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I TWO DARING AVIATORS KILLED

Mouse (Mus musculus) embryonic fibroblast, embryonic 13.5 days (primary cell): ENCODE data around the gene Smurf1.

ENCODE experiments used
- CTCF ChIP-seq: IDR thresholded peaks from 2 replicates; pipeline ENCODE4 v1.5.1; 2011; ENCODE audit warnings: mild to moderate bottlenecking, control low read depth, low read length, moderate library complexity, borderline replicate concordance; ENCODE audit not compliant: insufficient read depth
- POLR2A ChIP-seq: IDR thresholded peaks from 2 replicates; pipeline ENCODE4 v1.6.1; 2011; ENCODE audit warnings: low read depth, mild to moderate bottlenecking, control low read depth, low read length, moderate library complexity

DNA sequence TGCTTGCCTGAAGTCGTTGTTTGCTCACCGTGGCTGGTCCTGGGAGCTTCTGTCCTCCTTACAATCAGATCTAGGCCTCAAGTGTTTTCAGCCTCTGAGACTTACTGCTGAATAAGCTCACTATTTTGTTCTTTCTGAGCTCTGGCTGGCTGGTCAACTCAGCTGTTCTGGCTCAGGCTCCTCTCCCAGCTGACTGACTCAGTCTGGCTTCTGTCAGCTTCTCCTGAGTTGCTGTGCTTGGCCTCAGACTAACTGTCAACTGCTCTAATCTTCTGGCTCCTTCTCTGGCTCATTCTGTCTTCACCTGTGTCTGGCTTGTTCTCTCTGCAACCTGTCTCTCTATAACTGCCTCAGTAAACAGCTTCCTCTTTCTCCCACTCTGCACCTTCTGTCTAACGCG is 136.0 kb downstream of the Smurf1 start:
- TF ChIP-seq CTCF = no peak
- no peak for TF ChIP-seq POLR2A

I Archie Hoxie and John B. Molasant Met Death on Same Day While Trying for New Records. SBBBl K Now York. Two of America's moat D .iii.it and ii. H in, aviators met death iK (in Saturday. fl John D Moissanl, the first man to W -Toss the Kngllsh channel on an aero IB plane with a passetiKer, and winner H if the sensational race around the H lUtaa of Liberty, fell to his death in New Orleans. Arch Hoxey, the former Salt Lake K chauffeur, who only a few days ago es tablished a world's aviation record for height, the man who took Colonel H Roosevelt up in the air, felt to his H loath while trying to win the Mlche J lin prize for sustained flight at Los Angeles. ta Hoth these men were young at the flying game, but they wore easily at BJ the head of American aviators nn BJ were regarded as among the very bt'si BJ flying men in the world. J The manner of their deaths til H similar. BJ Each was trying to beat the record H for sustained flight in order to win J the Mil in In. prise. In both MIM thi J machines became unmanageable when pi a comparatively Short distance from J earth, turned turtle and sent their daring pilots to earth. H , Roth men were Instantly killed. H Molssant was thrown fjviin his ma J chine, alighting on his head and break H ing his neck. J Hoxey fell with his machine ane J was killed instantly. AMERICANS DISARM MEXICANS. H United States Soldiers Confiscate Arm J of Rebels Captured on Texas Soil. H Laredo, Texas. A detachment o H United States soldiers', commanded h H Lieutenant McMillan of tho Twenty H third Infantry, encountered a band ot J armed Mexicans near Minera Satur J v day morning, disarmed and dispersed H them. H ' The soldiers were sent from For V Mcintosh, following reports that Mex lean bandits were Inducing Mexicans to Join the revolutionary army and I also pettlnk their services to transport I ammunition and supplies across the W V Rio Grande. So far as learned, they I V have committed no crime other than I to disobey the neutrality laws. I . To Fix Canal Tolls. I j I Washington.' Members of the com I mlttees of both houses are studying I the whole Panama canal question with I a view to press legislation, providing I for tolls, fortification and other fea I lures of maintenance after Its opening I In 1913. There Is a divergency of views' regarding preferential rate's or freii I i passage to coatwise vessels, the west I em men holding out for the conces 1 sion. College Student Proves Hero. San Francisco. Shot off the rear end of a ferryboat while seated in an automobile, Mrs. Herbert Stockton ol San Jose was nearly drowned In th bay off the local pier Saturday after noon. Walter C. Seaborn, a law slu dent at the University of California and city clerk of Berkeley, was the hero of her thrilling rescue after her husband had all but scrlflced his life to save her. President'3 New Year Greeting. Washington -"I sincerely hope the next year will be full of prosperity and as much happines-. as can come to us all in ih's country," is the New Year greeting sent to the people of the United States by President Taft through i lie members of the National Pi e: s i lull ut Washington I le M a welcomed by them at an informal New Year's reception In the club house Saturday afternoon. SHOT KIDNAPPER. Woman Protects Child From Men In the Employ of Her Husband. . Taeoma, Wash. Preventing two men Bent by ber husband from carrying off her small child, Mrs. Victoriu 0. Hr old shot and seriously wounded Harry Williams, a commercial traveler for a Chicago house, living In Scuttle. He is in a hospital and probably will die. The companion of tho wounded man, taken In custody by the police, said both were from Seattle. They had been hired by llerold, he said. He said tiny were not private detectives. Killed Babe and Herself. Cleveland, O. The police and cor oner announce their belief that Mrs. Annie T. Mielke whose body, with her 3-year-old daughter were found in their home, committed suicide. Woman Dynamiter Sentenced. Oakland, Cal. Mrs. Isabella Martin was on Saturday sentenced for the sec ond time to life imprisonment for hav ing dynamited the homo of Superior Judge Ogden iu this city in 1101 I $3.50 RECIPE CURES WEAK KIDNEYS, FREE RELIEVES URINARY AND KIDNEY TROUBLE8, BACKACHE, STRAIN ING, SWELLING, ETC. topa Pain In the Bladder, Kidneys and Back. Wouldn't It be nice within a week or so to begin to eay goodbye forever to the Scalding, dribbling, straining, or too fre quent paeeage of urine, the forehead and the back-of-the-head achee; the stltchea and palna In the back; the growing mus cle weakness; spot before the eya; yel low skin; elugglsh bowels; swollen eye lids or ankles; leg cramps; unnatural short breath; sleeplessness and the de spondency? I have a recipe for these troubles that you can depend on, and If you want to make a QUICK RECOVERY, you Ought to write and get a copy of It. Many a doctor would charge you $3.60 just for writing this proscription, but I have It and will be gliul to send It to you entire ly free. Just lrop DM a line like this: Dr. A. K. Robinson, K-2B7 I.uok Building, Detroit. Mich., and 1 will send It by re turn mall In a plain envelope. As you will sen when you get It, this recipe contains only pure, harmless remedies, but It has great huallng anil piiln-conquerlng power. It will quickly show Its power once you use It, so I think you had better see what It Is without delay. I wilt send you a copy free you can use It and cure your self at home. GOT HIS SOBRIQUET EARLY "Honest John" Kelly Proved Hie Right to the Title Long Before Manhood. There have been many stories about the manner In which "Honest John" Kelly, the ex-umplre. first got his nick name. Mr. Kelly himself, according to a New York letter, holds that It came to him naturally, for even as a small boy the purity of his soul shone through his face. "I think the first time 1 was ever called 'Honest John' was when I was quite a youngster," said Kelly. "A man engaged as an ambulatory salesman of tinware ob served the Ingenious countenance I presented to the world and hailed me. 'You look honest, boy," said he. 'What might your name be?" 'John,' said I, quite Blmply. 'John' Just like that. 'Then hold my horse while I go In the saloon and get a drink,' said he. And so I hold his horse whilo he went In the saloon and got a drink. Hut this was on lower Ninth avenue, In a day when the avenue's honors went to the man who could clean tho most cops In a given time. Hy and by the gang came along and beheld that wagon full of tinware. Tho peddler was detained within by a sore thirst, and they took the tinware. And then they came hack and took the rush ons off the wagon. Eventually, ho :oming daring, thoy unhitched the wagon and took it away. True to my trust, I stood there, holding the horse. nd by and by tho peddler came out jf the saloon and sized up the situa tion. 'Well,' said he warmly, 'you're Honest John, all rlghL You saved the iorae." " IDENTIFIED. PPP Stranger My lad, I'm looking for a Mr. John Smith " Kid I'm Mr. John Smith. The Cache. Knlcker We are told to do our shopping early. Hooker I know It; my wife has al ready concealed a forty nine-cent tie In the top bureau drawer. Rome people would drown with a life preserver at hand. They are the kind that suffer from Rheumatism and Neural ?:ia when they can get Hainlins Wizard hi, the best of all pain remedies. How can a man come to know him self? Not by thinking, but by doing Goethe. GOT THE BEST OF THE ELDER Apt Quotation of Brer Reuben Saved Hla Mule and at the Same Time Rebuked Sin. Elder Harris was making another attempt to Induce one of the members of his flock to trade horses with him. "Dat pony o' your'n, Hrer Reuben," he said, "Is Jes' what I want, an' my big bay hos is jes' what yo' want. I kin git over de groun' faster wld de pony, an' you kin haul a bigger load wld de hoss. Hlt'd be a good trade fur bofe on us, Yeptln' dat lt'd be a leetle better fuh you dan It would fur me. You take de bay and give me de ches'nut sor'l." "De pony suits me well 'nough, el der," averred Brother Reuben, for the twentieth time. "I don' keer t' make no swap." "Hut I Jes' natchelly got f have dat pony, Hrer Reuben." "Elder," spoke tho other, after a period of profound thought. "1 been wantln' t' ast yo' a question for a long time." "Well, what la It?" "I know'w'at one o' de 'poBtles says 'bout de law beln' done away with, but ain't we still livln' undah de ten com man'menta?" "Brer Reuben," solemnly averred Elder Harris, "we air." "Well, one o' dem comman'menta says we mustn't covet anyt'lng w't b' longs f our neighbors, an' you're cot- They Both Knew. The) fool said one day In the king's presence, "I am the king!" And the king laughed, for he knew that his fool was wrong. A week later the king was angry, be cause of an error he had committed, and exclaimed: "I am a fool!" And the fool laughed, for he knew that his king was right. Smirt Set. Blue Monday. "Do you know why we call this day Blue Monday?" "Maybe It's because so much blueing Is used." Judge. -1 iii" dat 11T chestnut sor'l pony o' mine, Brer Harris!" Then the elder gave It up. Clearly the tenth commandment was against him. Chicago Tribune. Young Age Pensions. Young-age pensions! Why not? Ti tles, honors, riches, pensions and most other good things are, as a rule, post poned to a period of life when the ca pacity for enjoying them has been blunted. Australia was one of the first countries to adopt old-age pen sions, and now a Lubor member of the commonwealth parliament proposes a complementary Bcheme of young-age pensions. He would start by pension ing the fourth child at birth. The fact that three had previously been born showed that the parents were doing their duty and deserving well of the state. The young-age pension would "reward Industry and encourage the birth rate."- London Chronicle. Hard Hearted Judge. The Sympathetic Pal Wotcher, Bill! You looks bad; been laid up? Bill Yus, sort of. 'Aven't been outer doors fer free munis The Sympathetic Pal Wot was the matter wiv yer? Bill Nuffln'; only the Judge wouldn't believe 1L The Sketch. We cannot choose our life, but we can choose the way we shall live it. Emerson. The men whose time is worth most use the KNOWN THE WORLD OVER HOWARD E. BURTON "gaiM.?" Hpeelairn prlrea- (In. it. Silver, 1 h.I. II Oola. Pin.-r. 16c; (...hi, Mr; Else er Copper. II. Mailing .'iiti I'-iic and full price lint arit (in application. Control and umpire work nollclten. r.-itdvllla, Col Heferenoo, Carbonate National Bank. defiance mmaat PUTNAM FADELESS DYES Color mere seeds fcrishtsr and hitter eolera than sn ether tfre. Ons tOe eackas e color all fibers. Thar are In cold wstir better thee n elhor are. Vee ess in aai earmsnriithoui ripping apart Write ler tree beeUet-He to Die. Bleach and Mix Cetort. MOHROE DRUG CO.. Qulnoy, llllnmlm. REALLY OPENED THEIR EYES Parishioner's Remark, However, Left Young Minister Somewhat In la the Dark. Rev. Henry R. Rose In the Newark Star tells the story of a young mlu Istor who had recently taken charge of a small parish In Vermont. He aspired to greater things and a large field, and in the hope that his reputa tion would travel beyond the limita of the village to which he had been sent he threw Into his sermons all the force and eloquence at his command. He was, however, totally unprepared for what was Intended for a compli ment, but which was put to him in such a way that It left him In doubt as to the real impression he had made. One Surday morning, after an espe cially brilliant effort, he was greeted by an old lady, who was one of the most faithful attendants at all serv ices. Approaching the young minister, she said: "Ah, sir, we do enjoy your sermons so much, they are so in- Btructlve. Do you believe it, we never " knew what sin was until you came to N the parish." A Discouraging View. "We must Investigate this affair," said the rural official. "What's the use?" responded Farm er Corntossel. "I never saw an inves tigation that changed anybody's per sonal likes and dislikes." Now About Clean Food Another Splendid Opportunity to Bring Out Facts When the "Weekly" which sued us for libel (because we publicly denounced them for an editorial attack on our claims) was searching for some "weak spot," they thought best to send a N. Y. Atty. to Battle Creek, summoned 25 of our workmen and took their sworn state ments before a Commissioner. Did wo object? No. On the contrary, we helped all we could, for the opportunity was too good to be lost. Geo. Huines testified he Inspected the wheat and barley, also Moors and every part of the factories to know things were kept clean. That every 30 minutes a sample of the pro ducts was tuken and inspected to keep the food up to standard and keep out any Impur ities, also that It is the duty of every man in the factories to see that anything not right is Immediately reported. Has been with the Co. 10 years. Edward Young testified had been with Co. 15 years. IxUJMCtor, he and his men exam ined every back and car of wheat and barley to see they were up to stundard and rejected many cars. H. E. Burt, Supt., testified has been with Co. over 13 years. Bought only the best grain obtainable. That the Co. kept a corps of men who do nothing but keep things clean, bright and polished. Testified that no ingredient went into Grape Nuts and Postum except those printed In the advertising. No possibility of any foreign things getting Into the foods as most of the machinery is kept closed. Asked If the fac tory Is open to the public, said "yes" and "It took from two to three guides constantly to show visitors through the works." Said none of the processes were carried on behind closed doors. At this point attys. for the "Weekly" tried to show the water used was from some out side Bource. Testified tho water came from Co.'s own artesian wells and was pure. I - jSMBBMsssssssssssssssselssBaSassWeWWBWj jjaiffij Honored by Women NylllllrllSslftra ' ',en women speaks of her dsBBBBasW nit JJKiyKJfi S silent seoret suffering she M W I' ""iiSi- I trusts you. Millions have be- M B H V'fl ? J I JJ (J ,,VTet' murk of K jl.liii 1 1 m ijj f dence on Dr. R. V. Pierce, t fflr- ' : of Buffalo, N. Y. livery- f ' WjmZi cC where there are women who J MKTrjTf(jJj j X bear witness to the wonder- SSUKJjIukIii j jft working, curing-power gfl rViaiTrikTtf' l'x Pierce's Favorite Prescription fl 1 ssssl - '&? which saves the tuffrring tea Mf fl (JflfltiNIC ))) I 1 1 from fain, and succesnfully U Mt iJSfiS&S, I I'M tfraPP'cs with woman's nruL- fl -nlrfpZ) LQ oesses and ttubborn ills. KliS H IT MAKES WEAK WOriFN STRONtl -T5?a3!: li IT HAKES SICK WOMEN WELL. l " antu ' : H'r! '" woman's appeal was ever misdirected or her eon- BaLJKal" '' fidence misplaced when she wrote for advice, to aV'-"lfu'lrtSl i the World's Dispbnsary Medical Association, Dr. -ij R. V. Pierce, President, Buffalo, N. Y. Dr. Pitrcm't PImmmiH Pallets Induce mild nmturml howl movement oner m day. He testified the workmen were first-class, high-grade and inspected by the Co.'s physi cian to be sure they were all In proper phys ical condition; also testified that state reports showed that Co. pays better wages than the average and he thought higher than any In tho state. K. B. Martin. Asst. Supt. testified Grape Nuts made of wheat, barley, yeast and water. Anything else? "No, sir." Pos,tum made of Wheat, Wheat Bran and New Orleans Molasses. Statements made on his experi ence of about 10 years lth Co. Testified bakers are required to wear fresh white suits, changed every other day. Said had never known any of the producta being sent out that were below the high standard of Inspection. Asked if any one connected with the Postum Co. had Instructed him how to testify. Bald, "No, sir." Horace Brown testified has been with Co. 9 years. Worked in Grape-Nuts bake shop. Testified the whole of the flour is composed of Wheat and Barley. Attys. tried to confuse him, but he Insisted that any casual visitor could see that nothing else went into the flour. Said machinery and floors always kept clean. So these men were examined by the "Week ly" lawyers hoping to find at least one who would eay that some undergrade grain was put In or some unclean condition was found somewhere. But it was no use. Each and every man testified to the purity and cleanliness. As a sample, take the testimony of I.uther W. Mayo. Testified been with Company about 10 years. Now working in the bakery department mak ing Grape-Nuts. Testified that the ovvens and floors are kept clean and the raw products as they go in are kept clean. Also that the wearing apparel of the employes has to be changed three times a week. Q. Do you use Postum or Grape-Nuts your self at all? A. Yes, I use them at home. Q. If from your knowledge of the factory which you have gained in your ten years at the factory you believed that they were dirty or impure in any way, would you use them? A. I do not think I would. No. Asked If any one on behalf of the Company had asked him to testify in any particular manner. Stated "No." All these sworn depositions were carefully excluded from the testimony at the trial, for they wouldn't sound well for the "Weekly." Think of the fact that every man swore to the purity and cleanliness so that the Atty. for the "Weekly" was forced to say In open court that the food was pure and good. What a disappointment for the "Weekly!" But the testimony showed: All of the grain used In Grape-Nuts, Postum and I'oHt Toast Ion is the highest standard possible to obtain" All parts of tho factory are kept scrupulous ly clean None of the workmen had been told how to teiTtTfy Most of them have been from 10 to 15 years with the Co and use tho products on their V tubles at home. Why do their families use the products, Grape-Nuts, Postum and Post Toastles, that they, themselves, make? "There's a Reason" Postum Cereal Co., Ltd., Battle Creek, Mich.